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MANUEL R. & MARIA ROSA R. v. AMBACH

May 29, 1986

MANUEL R. and MARIA ROSA R. as parents of CARLOS R., a handicapped child, Plaintiffs,
v.
GORDON M. AMBACH, Commissioner of Education for the State of New York, and THE BOARD OF EDUCATION of the City of New York, Defendants.



The opinion of the court was delivered by: NICKERSON

NICKERSON, District Judge

Plaintiffs, parents of a handicapped child, Carlos, brought this action against defendant Ambach, the New York State Commissioner of Education (the Commissioner) and the New York City Board of Education (the Board) to vacate the Commissioner's decision determining that the proposed placement of Carlos for the year 1983-1984 in a public school was appropriate and denying reimbursement of tuition for that year paid to a private school.

The case is submitted on the record before the Commissioner and under the pertinent provisions of the Education of all Handicapped Children Act (the Act), 20 U.S.C. §§ 1401, 1415 (1982).

 Many of the critical facts are undisputed. Carlos, born in 1970, attended public schools through the fourth grade 1979-1980 school year. Before that year his parents had requested the local Committee on the Handicapped (the Committee) to evaluate him. The evaluation showed him to be learning disabled. Thus during the 1979-1980 year he attended the "mainstream" public school and received resource room assistance and language therapy.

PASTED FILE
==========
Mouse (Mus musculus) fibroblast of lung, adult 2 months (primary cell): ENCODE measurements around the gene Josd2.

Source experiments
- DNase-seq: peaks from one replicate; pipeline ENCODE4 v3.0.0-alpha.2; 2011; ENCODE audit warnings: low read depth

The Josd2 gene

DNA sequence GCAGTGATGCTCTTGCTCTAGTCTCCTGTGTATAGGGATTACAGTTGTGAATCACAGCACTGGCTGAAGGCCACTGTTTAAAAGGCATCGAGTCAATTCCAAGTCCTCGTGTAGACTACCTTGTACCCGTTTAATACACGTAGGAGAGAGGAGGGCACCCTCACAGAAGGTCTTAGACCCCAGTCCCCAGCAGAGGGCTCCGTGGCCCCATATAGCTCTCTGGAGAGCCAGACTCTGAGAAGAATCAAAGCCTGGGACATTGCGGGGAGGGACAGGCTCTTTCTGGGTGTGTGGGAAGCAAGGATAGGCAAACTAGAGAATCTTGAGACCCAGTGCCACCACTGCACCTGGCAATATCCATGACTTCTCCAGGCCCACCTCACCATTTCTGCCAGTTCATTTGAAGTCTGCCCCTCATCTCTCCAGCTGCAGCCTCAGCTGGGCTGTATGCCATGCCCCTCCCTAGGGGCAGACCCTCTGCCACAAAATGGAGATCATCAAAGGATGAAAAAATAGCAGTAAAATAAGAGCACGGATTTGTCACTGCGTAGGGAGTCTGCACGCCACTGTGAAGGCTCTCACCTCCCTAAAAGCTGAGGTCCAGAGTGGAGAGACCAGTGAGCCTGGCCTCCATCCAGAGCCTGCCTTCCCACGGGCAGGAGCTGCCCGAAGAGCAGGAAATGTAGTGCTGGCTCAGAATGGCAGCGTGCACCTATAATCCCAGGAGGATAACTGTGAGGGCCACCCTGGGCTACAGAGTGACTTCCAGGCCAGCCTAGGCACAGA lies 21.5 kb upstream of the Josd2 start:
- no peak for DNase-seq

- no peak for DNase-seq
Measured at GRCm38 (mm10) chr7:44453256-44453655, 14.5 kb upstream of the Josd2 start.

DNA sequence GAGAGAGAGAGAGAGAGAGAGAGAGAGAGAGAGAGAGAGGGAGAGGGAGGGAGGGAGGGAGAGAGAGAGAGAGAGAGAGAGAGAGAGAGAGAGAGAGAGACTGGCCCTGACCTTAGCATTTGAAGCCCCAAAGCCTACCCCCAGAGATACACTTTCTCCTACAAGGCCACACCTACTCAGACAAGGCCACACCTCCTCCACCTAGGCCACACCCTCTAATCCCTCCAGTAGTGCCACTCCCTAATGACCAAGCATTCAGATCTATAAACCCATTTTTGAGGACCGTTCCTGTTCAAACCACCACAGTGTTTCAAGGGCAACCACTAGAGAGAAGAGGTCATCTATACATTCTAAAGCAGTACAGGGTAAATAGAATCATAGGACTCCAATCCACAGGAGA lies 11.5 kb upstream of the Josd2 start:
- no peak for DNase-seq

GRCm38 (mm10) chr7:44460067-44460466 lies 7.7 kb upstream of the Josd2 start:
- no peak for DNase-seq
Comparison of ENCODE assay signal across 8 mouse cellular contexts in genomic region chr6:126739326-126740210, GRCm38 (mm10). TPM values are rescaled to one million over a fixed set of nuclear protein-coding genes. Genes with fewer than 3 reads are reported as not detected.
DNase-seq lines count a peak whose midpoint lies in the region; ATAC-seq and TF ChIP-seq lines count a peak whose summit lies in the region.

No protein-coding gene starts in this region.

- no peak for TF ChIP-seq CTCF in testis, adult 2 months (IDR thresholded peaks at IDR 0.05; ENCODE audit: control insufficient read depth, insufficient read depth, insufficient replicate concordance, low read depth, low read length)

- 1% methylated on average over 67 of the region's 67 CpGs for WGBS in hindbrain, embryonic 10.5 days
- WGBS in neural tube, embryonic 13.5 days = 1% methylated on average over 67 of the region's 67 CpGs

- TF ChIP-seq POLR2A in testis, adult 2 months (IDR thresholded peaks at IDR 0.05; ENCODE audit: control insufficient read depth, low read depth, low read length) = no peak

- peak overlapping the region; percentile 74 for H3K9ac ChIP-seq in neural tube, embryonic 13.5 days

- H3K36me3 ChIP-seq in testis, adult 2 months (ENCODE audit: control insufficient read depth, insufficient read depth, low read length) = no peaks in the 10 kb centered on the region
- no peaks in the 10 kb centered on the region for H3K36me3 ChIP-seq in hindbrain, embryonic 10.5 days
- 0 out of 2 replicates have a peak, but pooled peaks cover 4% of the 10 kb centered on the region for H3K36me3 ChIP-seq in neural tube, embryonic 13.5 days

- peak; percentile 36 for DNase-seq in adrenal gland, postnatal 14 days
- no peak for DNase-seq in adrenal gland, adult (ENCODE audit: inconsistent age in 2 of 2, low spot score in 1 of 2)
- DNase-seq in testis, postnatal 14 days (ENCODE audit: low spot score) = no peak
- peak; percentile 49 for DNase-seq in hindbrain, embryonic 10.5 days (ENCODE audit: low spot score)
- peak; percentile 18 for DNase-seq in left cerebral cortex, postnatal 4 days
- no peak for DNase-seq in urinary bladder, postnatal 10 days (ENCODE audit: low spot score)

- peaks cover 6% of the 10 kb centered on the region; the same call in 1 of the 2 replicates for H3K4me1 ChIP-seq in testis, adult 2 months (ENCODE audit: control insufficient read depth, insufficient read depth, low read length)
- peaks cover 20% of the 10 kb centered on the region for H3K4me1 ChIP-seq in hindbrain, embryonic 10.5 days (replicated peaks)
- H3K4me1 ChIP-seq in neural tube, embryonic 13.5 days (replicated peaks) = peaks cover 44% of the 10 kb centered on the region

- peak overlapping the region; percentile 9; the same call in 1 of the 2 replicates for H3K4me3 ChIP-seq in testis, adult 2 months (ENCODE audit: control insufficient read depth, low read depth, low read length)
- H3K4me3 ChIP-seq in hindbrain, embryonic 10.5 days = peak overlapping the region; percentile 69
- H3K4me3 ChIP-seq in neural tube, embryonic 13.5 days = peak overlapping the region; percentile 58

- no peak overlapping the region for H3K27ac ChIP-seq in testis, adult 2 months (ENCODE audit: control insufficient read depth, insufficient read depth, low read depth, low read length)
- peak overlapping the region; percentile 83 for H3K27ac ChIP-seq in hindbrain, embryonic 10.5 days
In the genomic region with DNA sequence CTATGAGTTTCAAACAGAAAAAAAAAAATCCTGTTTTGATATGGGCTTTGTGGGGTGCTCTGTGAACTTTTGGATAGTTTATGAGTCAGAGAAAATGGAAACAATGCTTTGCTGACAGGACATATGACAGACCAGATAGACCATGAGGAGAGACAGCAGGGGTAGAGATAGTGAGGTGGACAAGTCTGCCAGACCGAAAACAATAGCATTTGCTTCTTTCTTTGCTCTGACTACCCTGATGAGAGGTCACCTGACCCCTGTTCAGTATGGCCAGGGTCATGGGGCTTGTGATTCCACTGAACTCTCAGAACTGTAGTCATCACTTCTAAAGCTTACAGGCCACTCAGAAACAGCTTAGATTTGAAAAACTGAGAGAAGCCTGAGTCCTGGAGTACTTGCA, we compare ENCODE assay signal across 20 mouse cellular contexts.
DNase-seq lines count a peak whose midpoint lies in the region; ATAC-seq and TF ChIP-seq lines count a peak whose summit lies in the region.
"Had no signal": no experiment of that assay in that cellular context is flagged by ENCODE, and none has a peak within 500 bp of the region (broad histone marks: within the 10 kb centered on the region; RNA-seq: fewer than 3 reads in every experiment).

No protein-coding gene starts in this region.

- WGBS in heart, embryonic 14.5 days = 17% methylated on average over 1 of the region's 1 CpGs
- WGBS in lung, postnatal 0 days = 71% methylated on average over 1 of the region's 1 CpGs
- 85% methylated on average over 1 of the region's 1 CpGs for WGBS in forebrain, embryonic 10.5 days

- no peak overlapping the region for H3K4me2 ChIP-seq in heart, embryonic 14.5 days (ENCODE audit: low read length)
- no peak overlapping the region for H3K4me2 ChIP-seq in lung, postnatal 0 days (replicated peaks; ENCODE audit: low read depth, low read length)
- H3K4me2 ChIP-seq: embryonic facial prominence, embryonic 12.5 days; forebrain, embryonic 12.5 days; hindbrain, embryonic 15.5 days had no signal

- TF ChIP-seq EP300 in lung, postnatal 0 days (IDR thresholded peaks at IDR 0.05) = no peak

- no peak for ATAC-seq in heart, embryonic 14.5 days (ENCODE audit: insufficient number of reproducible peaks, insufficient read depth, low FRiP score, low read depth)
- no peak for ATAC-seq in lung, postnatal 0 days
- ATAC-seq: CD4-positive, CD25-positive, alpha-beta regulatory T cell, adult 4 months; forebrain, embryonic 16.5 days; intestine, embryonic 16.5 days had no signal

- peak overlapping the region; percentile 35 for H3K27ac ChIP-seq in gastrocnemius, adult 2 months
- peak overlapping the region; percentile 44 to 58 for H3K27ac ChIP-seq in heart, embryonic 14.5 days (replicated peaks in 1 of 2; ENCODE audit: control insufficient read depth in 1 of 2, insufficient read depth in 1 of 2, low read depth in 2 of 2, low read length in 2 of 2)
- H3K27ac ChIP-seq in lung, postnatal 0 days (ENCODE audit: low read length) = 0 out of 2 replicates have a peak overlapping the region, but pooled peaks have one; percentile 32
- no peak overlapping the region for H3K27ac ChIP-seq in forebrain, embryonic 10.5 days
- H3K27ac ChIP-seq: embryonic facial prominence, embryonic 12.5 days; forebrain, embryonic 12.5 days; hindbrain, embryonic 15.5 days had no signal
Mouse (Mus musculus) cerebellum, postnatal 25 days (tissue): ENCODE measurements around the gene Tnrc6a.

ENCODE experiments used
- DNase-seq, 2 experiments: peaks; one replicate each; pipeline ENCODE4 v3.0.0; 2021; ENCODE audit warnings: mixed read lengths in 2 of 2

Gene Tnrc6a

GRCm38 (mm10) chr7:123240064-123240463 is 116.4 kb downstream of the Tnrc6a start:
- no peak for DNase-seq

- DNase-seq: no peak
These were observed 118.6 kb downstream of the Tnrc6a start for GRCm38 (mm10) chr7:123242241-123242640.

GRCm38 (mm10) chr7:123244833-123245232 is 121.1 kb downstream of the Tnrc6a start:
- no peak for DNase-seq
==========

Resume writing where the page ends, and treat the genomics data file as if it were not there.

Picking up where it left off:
For the 1980-1981 year the Committee recommended the same type of placement. His parents challenged this and unilaterally enrolled Carlos in the Chuchill School, a private school for the learning disabled. On October 29, 1980 a hearing officer upheld the Committee's recommendation and found the public school placement appropriate for Carlos's needs. The Commissioner dismissed the appeal as untimely.

 The Committee made the same kind of recommendation for the 1981-1982 year. The parents again challenged the recommendation, asked for an impartial hearing, and continued Carlos's enrollment in the Churchill School. The hearing officer on August 14, 1981 decided that the recommendation was inappropriate and awarded tuition reimbursement for the first half of the 1981-1982 year. The hearing officer further held that Carlos might continue at the Churchill School at public expense for the balance of the school year unless the Committee furnished by October 1, 1981 a new recommendation based on a proper re-evaluation and classification. Thereafter the parents and the Board stipulated that the Board would pay the Churchill School tuition for the 1981-1982 school year and that the Committee would re-evaluate Carlos and, no later than May 1, 1982, make a recommendation for an appropriate placement for the year 1982-1983.

 Pursuant to the stipulatio the Committee then conducted a re-evaluation and recommended on April 29, 1982 a mainstream program in public school with resource room assistance and counseling. The parents challenged the recommendation, sought an impartial hearing, and continued Carlos at the Churchill School. The hearing officer approved the recommendation and denied tuition reimbursement.